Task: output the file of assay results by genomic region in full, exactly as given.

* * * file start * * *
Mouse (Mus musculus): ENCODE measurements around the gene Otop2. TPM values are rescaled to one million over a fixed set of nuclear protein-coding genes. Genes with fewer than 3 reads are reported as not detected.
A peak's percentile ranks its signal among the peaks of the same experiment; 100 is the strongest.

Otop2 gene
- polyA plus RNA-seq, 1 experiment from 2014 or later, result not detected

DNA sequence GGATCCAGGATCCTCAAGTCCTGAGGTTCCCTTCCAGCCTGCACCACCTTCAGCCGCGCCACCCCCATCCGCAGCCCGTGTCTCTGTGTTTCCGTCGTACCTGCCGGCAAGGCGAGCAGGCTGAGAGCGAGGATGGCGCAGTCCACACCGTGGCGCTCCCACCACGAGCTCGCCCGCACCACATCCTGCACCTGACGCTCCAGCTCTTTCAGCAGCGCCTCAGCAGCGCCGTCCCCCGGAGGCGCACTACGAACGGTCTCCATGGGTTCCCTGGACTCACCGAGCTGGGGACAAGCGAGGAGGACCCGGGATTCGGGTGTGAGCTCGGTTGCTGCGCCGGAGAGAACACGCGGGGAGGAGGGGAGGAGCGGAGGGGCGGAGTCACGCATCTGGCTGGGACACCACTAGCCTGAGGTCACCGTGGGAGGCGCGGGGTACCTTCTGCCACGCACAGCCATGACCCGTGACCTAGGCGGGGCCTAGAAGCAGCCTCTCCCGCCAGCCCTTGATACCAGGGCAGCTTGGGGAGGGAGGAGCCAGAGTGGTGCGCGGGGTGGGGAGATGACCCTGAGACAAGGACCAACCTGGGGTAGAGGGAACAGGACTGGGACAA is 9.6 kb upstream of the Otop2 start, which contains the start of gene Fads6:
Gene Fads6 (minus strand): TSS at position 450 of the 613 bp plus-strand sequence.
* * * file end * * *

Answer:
Mouse (Mus musculus): ENCODE measurements around the gene Otop2. TPM values are rescaled to one million over a fixed set of nuclear protein-coding genes. Genes with fewer than 3 reads are reported as not detected.
A peak's percentile ranks its signal among the peaks of the same experiment; 100 is the strongest.

Otop2 gene
- polyA plus RNA-seq, 1 experiment from 2014 or later, result not detected

DNA sequence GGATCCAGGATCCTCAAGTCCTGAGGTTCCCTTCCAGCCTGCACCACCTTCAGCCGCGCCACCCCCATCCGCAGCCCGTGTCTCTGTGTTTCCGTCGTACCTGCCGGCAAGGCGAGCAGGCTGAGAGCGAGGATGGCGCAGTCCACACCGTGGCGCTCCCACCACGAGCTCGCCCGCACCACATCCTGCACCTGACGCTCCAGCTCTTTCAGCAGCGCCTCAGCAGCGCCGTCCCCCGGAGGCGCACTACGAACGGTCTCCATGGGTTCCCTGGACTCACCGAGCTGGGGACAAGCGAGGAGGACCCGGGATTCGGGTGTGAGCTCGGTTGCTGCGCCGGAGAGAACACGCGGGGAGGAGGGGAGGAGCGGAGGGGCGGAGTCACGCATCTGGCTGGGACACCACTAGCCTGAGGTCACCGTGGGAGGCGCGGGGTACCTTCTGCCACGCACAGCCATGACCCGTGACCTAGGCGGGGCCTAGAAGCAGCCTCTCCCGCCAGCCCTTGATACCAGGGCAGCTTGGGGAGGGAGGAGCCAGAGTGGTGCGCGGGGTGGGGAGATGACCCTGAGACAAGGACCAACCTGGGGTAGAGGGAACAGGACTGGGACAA is 9.6 kb upstream of the Otop2 start, which contains the start of gene Fads6:
Gene Fads6 (minus strand): TSS at position 450 of the 613 bp plus-strand sequence.